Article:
One of Callander’s students, Kaylie Mitchell, said Callander presented One Million Bones as a voluntary assignment, but the cause was strong enough to attract her on its own. Mitchell encourages others to join the project, she said, and her favorite part of One Million Bones is its hands-on nature.
“Instead of signing a petition or throwing in a dollar,” Mitchell said, “creating something with your hands is so much more meaningful for a cause than passive ways of funding it.”
September 26th, 2012 Comments Off
The work, Anti-Local, was a collaborative photography project by Lipillo and peer Mark Schoon. Lippillo and Schoon both attended graduate school at Ohio University, where they “separately explored the notions of place and placelessness in photos of their native midwest.”
In the journal, the artists describe their method: “Beginning independently, one photographer creates an image of his home and sends it to the other. The recipient in turn responds to the image with a second, paying attention to subtle details such as light, colo, and texture to find similarities and differences in his home.”
Lippillo now lives in Starkville, and Schoon lived in Queens, N.Y, but currently resides in Carrolton, Ga.
Check out some of the work at http://antilocal.blogspot.com/
September 20th, 2012 Comments Off
Austin Edwards, a graphic design student in the Department of Art, will be featured in the Best of Photography 2012, published by Photographer’s Forum magazine. Edwards placed as a finalist in the 32nd Annual Student Photography Contest, co-sponsored by Sigma.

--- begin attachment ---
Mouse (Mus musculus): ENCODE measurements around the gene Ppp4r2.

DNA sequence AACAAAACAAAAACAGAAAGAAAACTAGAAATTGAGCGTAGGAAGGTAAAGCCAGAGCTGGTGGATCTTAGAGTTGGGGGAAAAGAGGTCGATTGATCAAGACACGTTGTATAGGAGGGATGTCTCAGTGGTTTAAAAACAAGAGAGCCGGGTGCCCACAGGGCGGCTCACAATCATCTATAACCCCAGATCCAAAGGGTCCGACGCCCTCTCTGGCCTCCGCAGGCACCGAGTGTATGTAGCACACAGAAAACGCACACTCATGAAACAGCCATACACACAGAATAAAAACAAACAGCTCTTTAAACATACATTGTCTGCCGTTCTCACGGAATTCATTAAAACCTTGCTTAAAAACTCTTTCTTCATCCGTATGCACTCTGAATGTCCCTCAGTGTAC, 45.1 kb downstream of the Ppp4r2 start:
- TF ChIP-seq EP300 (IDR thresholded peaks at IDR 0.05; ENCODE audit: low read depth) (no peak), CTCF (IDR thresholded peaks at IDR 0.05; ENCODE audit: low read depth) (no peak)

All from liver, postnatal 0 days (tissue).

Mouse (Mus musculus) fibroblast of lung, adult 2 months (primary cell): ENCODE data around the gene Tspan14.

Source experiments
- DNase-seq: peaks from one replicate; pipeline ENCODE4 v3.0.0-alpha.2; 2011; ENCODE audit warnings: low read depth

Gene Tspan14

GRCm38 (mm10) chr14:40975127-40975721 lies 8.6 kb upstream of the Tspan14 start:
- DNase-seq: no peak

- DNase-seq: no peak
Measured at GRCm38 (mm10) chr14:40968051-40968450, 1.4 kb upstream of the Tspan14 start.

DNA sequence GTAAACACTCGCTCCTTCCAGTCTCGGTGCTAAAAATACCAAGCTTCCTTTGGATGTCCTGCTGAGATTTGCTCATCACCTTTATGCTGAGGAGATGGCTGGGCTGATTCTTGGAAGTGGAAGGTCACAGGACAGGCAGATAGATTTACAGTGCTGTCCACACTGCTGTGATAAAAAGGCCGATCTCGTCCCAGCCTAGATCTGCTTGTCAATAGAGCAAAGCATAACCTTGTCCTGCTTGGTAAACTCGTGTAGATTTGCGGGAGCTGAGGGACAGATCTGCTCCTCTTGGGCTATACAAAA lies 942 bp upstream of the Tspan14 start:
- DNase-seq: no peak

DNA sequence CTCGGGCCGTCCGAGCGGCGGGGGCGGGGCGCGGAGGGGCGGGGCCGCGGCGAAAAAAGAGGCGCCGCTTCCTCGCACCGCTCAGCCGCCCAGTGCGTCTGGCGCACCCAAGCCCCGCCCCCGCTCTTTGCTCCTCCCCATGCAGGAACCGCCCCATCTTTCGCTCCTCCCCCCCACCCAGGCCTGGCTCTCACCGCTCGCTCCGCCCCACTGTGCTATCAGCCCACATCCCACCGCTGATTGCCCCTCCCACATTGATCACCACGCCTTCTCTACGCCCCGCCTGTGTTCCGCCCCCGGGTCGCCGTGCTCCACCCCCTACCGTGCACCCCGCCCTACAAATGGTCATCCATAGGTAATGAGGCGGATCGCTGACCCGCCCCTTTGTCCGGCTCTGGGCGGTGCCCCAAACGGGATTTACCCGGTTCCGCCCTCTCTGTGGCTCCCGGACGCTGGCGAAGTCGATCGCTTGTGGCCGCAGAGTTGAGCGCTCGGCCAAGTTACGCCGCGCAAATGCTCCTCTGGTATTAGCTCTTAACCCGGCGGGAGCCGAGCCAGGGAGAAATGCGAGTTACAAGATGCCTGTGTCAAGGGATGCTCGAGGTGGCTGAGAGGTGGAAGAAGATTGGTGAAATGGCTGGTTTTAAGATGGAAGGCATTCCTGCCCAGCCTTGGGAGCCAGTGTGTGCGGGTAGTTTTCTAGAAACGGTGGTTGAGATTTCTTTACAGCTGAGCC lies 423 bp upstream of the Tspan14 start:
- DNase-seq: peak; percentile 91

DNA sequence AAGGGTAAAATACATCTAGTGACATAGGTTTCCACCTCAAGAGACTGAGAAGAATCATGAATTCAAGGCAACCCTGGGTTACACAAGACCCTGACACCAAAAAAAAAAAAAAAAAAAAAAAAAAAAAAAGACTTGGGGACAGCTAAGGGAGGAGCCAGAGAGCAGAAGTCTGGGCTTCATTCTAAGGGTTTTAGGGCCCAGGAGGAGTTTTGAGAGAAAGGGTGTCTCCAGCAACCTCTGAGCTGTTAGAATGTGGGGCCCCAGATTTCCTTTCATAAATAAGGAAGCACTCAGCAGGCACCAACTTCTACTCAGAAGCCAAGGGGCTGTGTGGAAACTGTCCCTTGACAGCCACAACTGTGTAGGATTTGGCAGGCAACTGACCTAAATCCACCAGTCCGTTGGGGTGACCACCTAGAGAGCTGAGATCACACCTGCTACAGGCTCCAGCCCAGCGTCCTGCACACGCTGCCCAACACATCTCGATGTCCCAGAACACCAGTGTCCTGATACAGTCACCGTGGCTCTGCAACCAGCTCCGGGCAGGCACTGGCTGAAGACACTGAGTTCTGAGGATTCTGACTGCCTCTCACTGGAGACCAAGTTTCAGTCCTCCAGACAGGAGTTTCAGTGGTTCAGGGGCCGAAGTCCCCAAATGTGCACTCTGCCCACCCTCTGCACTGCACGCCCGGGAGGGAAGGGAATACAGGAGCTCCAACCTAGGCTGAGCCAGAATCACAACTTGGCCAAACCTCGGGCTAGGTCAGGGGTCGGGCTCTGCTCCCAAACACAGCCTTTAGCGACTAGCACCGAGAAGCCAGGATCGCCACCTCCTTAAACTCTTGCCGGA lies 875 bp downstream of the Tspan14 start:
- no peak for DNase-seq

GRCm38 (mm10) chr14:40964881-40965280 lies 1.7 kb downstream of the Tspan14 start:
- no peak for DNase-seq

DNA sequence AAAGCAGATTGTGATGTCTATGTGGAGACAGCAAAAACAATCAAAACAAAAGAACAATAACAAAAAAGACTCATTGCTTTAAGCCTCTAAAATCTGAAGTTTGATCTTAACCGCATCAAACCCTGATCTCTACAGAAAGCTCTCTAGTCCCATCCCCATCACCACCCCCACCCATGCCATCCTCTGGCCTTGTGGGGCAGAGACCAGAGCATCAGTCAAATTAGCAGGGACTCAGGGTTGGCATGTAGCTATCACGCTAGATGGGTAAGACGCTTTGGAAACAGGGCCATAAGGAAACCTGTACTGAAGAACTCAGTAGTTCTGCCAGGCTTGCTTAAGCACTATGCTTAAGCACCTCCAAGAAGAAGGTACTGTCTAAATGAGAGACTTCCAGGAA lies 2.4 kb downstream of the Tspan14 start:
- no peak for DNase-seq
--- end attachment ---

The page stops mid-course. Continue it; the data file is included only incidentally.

Amateur photographers from the United States and Canada, as well as from 60 other countries worldwide, submitted over 12,000 photographs. Only 13% of the entered photographs were selected to be accepted into the Best of Photography 2012 .
The judges were college-level instructors Ann Cutting, Art Center College of Design; Gene Strickland, Columbus State Community College; and Sherri Taylor, Syracuse University.
“I am not surprised that Austin was selected as finalist,” said Professor Marita Gootee, who is the area coordinator for photography at Mississippi State. “He created the image in my entry-level photography class, Photo Survey. This just shows you of his incredible talent.”
Gootee said the image was created for Edwards’ final project.
“He was inspired for the idea after the Childhood Memories hand-tinting project,” the photography professor said. “In the final series Austin really took the idea to a new level, and this was one of his images.”
Best of Photography 2012 is set to publish in December 2012.
September 14th, 2012 Comments Off
Jamie Runnells, associate professor of graphic design, was a winner in the Professional Illustration category for Issue Number 37 of Creative Quarterly: The Journal of Art and Design.
The illustration was part of her series “From the Market.”
As part of the submission, artists were asked to send an image of what inspires them, and the photo she submitted was chosen for the cover of the issue.
September 13th, 2012 Comments Off
Newton received his BFA in graphic design from MSU in May.
His winning graphic design work is a series of posters Newton created in Professor Jamie Burwell Mixon’s graphic design course. The posters were made to promote an exhibition of the history of the 45 rpm record player for the Smithsonian National Museum of American History.